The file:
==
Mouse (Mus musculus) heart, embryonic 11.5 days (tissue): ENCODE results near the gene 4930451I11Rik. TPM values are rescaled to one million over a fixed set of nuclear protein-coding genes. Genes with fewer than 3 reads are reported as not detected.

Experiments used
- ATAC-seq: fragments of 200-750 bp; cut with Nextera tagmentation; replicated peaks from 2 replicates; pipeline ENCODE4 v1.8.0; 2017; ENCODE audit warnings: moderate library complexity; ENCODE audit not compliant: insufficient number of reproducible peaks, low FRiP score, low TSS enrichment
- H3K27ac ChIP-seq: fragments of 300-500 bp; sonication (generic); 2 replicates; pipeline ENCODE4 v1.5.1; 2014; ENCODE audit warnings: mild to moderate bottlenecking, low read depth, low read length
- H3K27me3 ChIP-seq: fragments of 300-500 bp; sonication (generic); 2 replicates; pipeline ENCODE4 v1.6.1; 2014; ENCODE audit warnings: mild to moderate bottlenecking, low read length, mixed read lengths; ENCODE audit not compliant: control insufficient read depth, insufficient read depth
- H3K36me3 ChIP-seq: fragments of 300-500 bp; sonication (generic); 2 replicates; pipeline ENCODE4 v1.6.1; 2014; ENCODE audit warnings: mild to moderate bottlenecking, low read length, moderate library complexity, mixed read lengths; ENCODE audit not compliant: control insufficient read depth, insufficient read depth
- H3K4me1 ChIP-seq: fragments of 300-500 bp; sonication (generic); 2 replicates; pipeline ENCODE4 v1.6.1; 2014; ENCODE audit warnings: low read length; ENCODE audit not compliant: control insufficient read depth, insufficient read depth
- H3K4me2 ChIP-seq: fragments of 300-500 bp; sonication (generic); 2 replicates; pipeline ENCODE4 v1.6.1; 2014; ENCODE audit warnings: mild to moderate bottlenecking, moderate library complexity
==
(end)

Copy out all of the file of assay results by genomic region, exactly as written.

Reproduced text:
Mouse (Mus musculus) heart, embryonic 11.5 days (tissue): ENCODE results near the gene 4930451I11Rik. TPM values are rescaled to one million over a fixed set of nuclear protein-coding genes. Genes with fewer than 3 reads are reported as not detected.

Experiments used
- ATAC-seq: fragments of 200-750 bp; cut with Nextera tagmentation; replicated peaks from 2 replicates; pipeline ENCODE4 v1.8.0; 2017; ENCODE audit warnings: moderate library complexity; ENCODE audit not compliant: insufficient number of reproducible peaks, low FRiP score, low TSS enrichment
- H3K27ac ChIP-seq: fragments of 300-500 bp; sonication (generic); 2 replicates; pipeline ENCODE4 v1.5.1; 2014; ENCODE audit warnings: mild to moderate bottlenecking, low read depth, low read length
- H3K27me3 ChIP-seq: fragments of 300-500 bp; sonication (generic); 2 replicates; pipeline ENCODE4 v1.6.1; 2014; ENCODE audit warnings: mild to moderate bottlenecking, low read length, mixed read lengths; ENCODE audit not compliant: control insufficient read depth, insufficient read depth
- H3K36me3 ChIP-seq: fragments of 300-500 bp; sonication (generic); 2 replicates; pipeline ENCODE4 v1.6.1; 2014; ENCODE audit warnings: mild to moderate bottlenecking, low read length, moderate library complexity, mixed read lengths; ENCODE audit not compliant: control insufficient read depth, insufficient read depth
- H3K4me1 ChIP-seq: fragments of 300-500 bp; sonication (generic); 2 replicates; pipeline ENCODE4 v1.6.1; 2014; ENCODE audit warnings: low read length; ENCODE audit not compliant: control insufficient read depth, insufficient read depth
- H3K4me2 ChIP-seq: fragments of 300-500 bp; sonication (generic); 2 replicates; pipeline ENCODE4 v1.6.1; 2014; ENCODE audit warnings: mild to moderate bottlenecking, moderate library complexity